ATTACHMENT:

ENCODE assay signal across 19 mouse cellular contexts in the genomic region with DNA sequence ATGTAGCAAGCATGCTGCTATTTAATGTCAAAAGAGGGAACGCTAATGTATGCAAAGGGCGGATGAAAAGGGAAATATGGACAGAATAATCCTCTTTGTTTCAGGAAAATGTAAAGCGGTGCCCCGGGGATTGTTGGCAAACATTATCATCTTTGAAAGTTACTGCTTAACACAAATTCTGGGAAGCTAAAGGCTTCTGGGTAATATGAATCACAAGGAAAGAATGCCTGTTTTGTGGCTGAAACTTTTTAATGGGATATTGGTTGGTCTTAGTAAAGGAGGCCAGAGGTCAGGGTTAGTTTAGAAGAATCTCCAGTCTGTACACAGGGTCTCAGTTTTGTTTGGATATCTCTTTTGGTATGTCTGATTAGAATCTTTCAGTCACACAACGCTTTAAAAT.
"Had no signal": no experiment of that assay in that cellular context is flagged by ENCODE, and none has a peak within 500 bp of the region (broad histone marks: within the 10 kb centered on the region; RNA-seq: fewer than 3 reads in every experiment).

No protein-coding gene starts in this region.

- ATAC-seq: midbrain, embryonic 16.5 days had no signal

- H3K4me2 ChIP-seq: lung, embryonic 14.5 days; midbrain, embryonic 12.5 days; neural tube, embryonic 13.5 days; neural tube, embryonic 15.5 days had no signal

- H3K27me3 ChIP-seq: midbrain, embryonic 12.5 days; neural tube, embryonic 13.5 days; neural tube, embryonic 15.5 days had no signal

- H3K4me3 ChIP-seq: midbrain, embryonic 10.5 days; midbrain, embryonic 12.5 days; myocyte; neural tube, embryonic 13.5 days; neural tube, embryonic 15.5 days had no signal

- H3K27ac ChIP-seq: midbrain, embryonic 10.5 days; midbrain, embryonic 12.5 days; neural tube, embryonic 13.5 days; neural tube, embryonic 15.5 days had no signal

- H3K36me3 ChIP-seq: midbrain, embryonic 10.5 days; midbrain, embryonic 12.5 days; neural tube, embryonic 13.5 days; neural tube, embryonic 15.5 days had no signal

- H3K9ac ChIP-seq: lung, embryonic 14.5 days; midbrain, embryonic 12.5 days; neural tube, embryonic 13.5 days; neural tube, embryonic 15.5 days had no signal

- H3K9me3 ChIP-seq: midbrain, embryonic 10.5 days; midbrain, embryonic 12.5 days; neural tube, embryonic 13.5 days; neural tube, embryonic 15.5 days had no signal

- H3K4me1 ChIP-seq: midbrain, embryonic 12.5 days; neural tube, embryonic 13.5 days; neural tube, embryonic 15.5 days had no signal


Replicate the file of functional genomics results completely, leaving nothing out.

ENCODE assay signal across 19 mouse cellular contexts in the genomic region with DNA sequence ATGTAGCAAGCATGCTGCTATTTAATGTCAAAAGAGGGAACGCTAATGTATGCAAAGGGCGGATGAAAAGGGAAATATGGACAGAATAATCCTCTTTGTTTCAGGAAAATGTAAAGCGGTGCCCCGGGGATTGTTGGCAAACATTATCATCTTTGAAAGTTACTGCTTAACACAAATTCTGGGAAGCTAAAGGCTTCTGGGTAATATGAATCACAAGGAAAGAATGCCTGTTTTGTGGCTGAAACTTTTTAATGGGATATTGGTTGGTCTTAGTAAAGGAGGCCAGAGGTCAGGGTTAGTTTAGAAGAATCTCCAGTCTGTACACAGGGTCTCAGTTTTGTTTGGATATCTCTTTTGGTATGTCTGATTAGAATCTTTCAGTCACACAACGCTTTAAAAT.
"Had no signal": no experiment of that assay in that cellular context is flagged by ENCODE, and none has a peak within 500 bp of the region (broad histone marks: within the 10 kb centered on the region; RNA-seq: fewer than 3 reads in every experiment).

No protein-coding gene starts in this region.

- ATAC-seq: midbrain, embryonic 16.5 days had no signal

- H3K4me2 ChIP-seq: lung, embryonic 14.5 days; midbrain, embryonic 12.5 days; neural tube, embryonic 13.5 days; neural tube, embryonic 15.5 days had no signal

- H3K27me3 ChIP-seq: midbrain, embryonic 12.5 days; neural tube, embryonic 13.5 days; neural tube, embryonic 15.5 days had no signal

- H3K4me3 ChIP-seq: midbrain, embryonic 10.5 days; midbrain, embryonic 12.5 days; myocyte; neural tube, embryonic 13.5 days; neural tube, embryonic 15.5 days had no signal

- H3K27ac ChIP-seq: midbrain, embryonic 10.5 days; midbrain, embryonic 12.5 days; neural tube, embryonic 13.5 days; neural tube, embryonic 15.5 days had no signal

- H3K36me3 ChIP-seq: midbrain, embryonic 10.5 days; midbrain, embryonic 12.5 days; neural tube, embryonic 13.5 days; neural tube, embryonic 15.5 days had no signal

- H3K9ac ChIP-seq: lung, embryonic 14.5 days; midbrain, embryonic 12.5 days; neural tube, embryonic 13.5 days; neural tube, embryonic 15.5 days had no signal

- H3K9me3 ChIP-seq: midbrain, embryonic 10.5 days; midbrain, embryonic 12.5 days; neural tube, embryonic 13.5 days; neural tube, embryonic 15.5 days had no signal

- H3K4me1 ChIP-seq: midbrain, embryonic 12.5 days; neural tube, embryonic 13.5 days; neural tube, embryonic 15.5 days had no signal